Defining Violence Down By Betsy Newmark

Barack Obama has an interesting take on the Virginia Tech massacre. Apparently, it’s all part of a larger theme of people just not being nice to each other and just by coincidence, his standard campaign points are just right for addressing all this violence. Ben Smith has the details and a link to the audio of his speech after the shootings.

Other politicians would — and will — stay with the concrete. They’ll talk about this tragedy, and, soon, gun control.

But while Obama mourns the slain students, he takes the massacre more as a theme than as a point of discussion.

“Maybe nothing could have been done to prevent it,” he says toward the end.

So he moves quickly to the abstract: Violence, and the general place of violence in American life.

“There’s also another kind of violence that we’re going to have to think about. It’s not necessarily the physical violence, but the violence that we perpetrate on each other in other ways,” he said, and goes on to catalogue other forms of “violence.”

There’s the “verbal violence” of Imus.

There’s “the violence of men and women who have worked all their lives and suddenly have the rug pulled out from under them because their job is moved to another country.”

There’s “the violence of children whose voices are not heard in communities that are ignored,”

And so, Obama says, “there’s a lot of different forms of violence in our society, and so much of it is rooted in our incapacity to recognize ourselves in each other.”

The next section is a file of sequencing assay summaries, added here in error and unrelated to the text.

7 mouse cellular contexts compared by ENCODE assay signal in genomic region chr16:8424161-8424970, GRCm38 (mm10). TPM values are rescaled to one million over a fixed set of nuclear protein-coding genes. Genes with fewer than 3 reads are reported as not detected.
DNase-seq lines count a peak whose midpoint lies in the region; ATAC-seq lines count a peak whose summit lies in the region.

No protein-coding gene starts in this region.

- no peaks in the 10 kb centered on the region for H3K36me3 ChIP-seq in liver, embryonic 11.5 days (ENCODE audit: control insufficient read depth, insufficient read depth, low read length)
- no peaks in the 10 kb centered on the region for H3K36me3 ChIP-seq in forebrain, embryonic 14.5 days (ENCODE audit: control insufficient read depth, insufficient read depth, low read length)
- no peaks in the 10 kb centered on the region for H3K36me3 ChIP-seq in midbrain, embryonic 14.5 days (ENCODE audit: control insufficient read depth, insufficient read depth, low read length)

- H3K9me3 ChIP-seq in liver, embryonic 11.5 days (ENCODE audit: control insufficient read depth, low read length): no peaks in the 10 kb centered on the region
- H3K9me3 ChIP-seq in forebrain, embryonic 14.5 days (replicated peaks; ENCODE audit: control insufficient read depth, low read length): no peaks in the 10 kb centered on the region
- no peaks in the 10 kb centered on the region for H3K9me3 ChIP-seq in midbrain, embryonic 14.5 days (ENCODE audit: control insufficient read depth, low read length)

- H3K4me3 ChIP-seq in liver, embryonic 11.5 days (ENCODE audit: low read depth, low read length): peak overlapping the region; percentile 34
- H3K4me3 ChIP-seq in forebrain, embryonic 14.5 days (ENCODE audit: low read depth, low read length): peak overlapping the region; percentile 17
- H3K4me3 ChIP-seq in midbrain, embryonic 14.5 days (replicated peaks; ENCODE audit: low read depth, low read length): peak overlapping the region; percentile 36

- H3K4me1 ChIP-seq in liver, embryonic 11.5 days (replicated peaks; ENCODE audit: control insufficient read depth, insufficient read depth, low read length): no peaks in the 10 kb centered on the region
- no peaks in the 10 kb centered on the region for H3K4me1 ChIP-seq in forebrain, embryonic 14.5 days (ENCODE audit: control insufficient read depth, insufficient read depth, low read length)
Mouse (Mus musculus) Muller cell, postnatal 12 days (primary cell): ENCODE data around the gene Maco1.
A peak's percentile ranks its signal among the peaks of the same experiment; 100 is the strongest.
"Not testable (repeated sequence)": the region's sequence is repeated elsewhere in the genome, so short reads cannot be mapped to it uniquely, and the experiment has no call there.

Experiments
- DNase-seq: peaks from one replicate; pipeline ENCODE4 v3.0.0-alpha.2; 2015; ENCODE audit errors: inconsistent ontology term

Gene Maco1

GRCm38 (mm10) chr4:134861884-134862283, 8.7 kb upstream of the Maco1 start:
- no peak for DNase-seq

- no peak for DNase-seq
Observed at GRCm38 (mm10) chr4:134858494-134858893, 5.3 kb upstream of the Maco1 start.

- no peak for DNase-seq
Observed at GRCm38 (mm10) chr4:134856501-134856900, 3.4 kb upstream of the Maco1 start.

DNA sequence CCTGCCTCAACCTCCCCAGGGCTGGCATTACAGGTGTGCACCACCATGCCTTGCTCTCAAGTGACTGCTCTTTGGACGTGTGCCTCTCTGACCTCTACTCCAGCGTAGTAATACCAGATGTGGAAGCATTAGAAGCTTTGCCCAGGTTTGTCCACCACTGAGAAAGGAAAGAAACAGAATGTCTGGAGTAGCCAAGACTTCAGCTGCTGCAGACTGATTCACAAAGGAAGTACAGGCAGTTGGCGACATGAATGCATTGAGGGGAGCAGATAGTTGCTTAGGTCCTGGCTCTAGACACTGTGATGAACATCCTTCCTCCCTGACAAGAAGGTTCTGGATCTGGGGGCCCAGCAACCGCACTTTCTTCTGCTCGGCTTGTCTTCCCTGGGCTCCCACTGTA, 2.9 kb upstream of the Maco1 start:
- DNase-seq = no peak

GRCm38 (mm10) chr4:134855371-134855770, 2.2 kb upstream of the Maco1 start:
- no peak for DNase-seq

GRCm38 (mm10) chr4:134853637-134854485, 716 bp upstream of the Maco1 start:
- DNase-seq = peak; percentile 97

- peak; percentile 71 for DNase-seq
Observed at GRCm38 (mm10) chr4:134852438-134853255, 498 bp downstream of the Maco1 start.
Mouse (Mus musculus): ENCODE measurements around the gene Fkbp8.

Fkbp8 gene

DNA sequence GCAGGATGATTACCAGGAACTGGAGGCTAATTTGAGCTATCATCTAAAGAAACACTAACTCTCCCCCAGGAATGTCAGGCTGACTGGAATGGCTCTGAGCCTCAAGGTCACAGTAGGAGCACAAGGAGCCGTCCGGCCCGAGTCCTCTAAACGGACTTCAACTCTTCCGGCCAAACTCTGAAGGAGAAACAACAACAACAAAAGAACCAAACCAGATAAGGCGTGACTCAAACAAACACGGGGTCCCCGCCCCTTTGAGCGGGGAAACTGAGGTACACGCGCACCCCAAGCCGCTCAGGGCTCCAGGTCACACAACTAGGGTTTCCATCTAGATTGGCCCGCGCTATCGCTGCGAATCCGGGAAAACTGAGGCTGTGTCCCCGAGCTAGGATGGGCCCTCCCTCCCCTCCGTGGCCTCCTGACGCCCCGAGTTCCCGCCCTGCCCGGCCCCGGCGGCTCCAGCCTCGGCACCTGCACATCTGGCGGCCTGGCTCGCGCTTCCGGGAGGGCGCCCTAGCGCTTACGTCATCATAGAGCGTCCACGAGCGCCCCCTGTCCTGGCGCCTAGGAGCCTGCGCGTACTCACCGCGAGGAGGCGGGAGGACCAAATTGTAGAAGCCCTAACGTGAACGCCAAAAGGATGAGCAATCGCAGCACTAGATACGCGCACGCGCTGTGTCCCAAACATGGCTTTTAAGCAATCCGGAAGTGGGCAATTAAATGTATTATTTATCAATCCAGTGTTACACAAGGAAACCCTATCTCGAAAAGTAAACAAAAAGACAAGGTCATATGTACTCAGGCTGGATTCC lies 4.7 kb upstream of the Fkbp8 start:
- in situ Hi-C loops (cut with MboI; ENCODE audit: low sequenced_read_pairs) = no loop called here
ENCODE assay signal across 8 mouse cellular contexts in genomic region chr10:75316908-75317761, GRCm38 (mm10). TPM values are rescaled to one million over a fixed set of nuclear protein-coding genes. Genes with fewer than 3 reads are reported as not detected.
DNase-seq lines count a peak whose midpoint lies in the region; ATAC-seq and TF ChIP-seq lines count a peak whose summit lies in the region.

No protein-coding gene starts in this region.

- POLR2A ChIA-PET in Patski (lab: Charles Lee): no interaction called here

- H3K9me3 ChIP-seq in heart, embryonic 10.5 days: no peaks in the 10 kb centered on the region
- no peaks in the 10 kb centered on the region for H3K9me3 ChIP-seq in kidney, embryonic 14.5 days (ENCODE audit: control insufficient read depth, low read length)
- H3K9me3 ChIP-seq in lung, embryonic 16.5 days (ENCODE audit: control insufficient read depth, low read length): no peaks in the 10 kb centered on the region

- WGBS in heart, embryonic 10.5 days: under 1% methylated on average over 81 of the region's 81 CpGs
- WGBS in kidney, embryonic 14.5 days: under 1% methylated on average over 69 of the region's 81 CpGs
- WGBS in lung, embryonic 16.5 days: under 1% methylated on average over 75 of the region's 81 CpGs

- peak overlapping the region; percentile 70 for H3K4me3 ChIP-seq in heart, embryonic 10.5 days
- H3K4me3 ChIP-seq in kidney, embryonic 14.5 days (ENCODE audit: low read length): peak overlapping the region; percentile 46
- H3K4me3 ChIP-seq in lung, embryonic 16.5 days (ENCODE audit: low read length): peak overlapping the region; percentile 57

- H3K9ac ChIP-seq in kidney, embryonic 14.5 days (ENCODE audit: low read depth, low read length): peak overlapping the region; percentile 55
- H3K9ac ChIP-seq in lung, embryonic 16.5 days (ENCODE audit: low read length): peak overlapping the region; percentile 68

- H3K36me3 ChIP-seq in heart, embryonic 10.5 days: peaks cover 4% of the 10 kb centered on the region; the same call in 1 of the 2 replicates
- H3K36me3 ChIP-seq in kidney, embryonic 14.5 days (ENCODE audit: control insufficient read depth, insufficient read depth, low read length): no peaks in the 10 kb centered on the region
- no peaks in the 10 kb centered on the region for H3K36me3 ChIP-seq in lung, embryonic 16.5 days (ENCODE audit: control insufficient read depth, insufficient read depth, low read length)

Many politicians would avoid, I think, suggesting that outsourcing and mass-murder belong in the same category.

From there, he mourns again the Virginia dead, and then says, “This is an opportunity I think that all of us have today to reflect,” and then heads into his stump speech — education, healthcare, energy policy, politics being broken — but returning to the Virginia Tech shootings.

Smith criticizes Obama’s tendency towards abstraction, but this is really a rather dangerous tendency to label as violence all the policies that Obama objects to. People not recognizing “ourselves in each other” or losing jobs in a competitive marketplace are not examples of violence. And what does a stupid, ugly joke on Imus have to do with violence? Violence is someone taking a gun and lining students up against a wall and then shooting them. These issues are not linked and trying to pose some rhetorical riff around them just demeans the entire tragic events from Virginia Tech. Even if you bought into this new age description of violence, how exactly would electing Barack Obama president end this culture of violence? Since when do people start loving each other because of what a politician said?

This content was used with the permission of Betsy’s Page.

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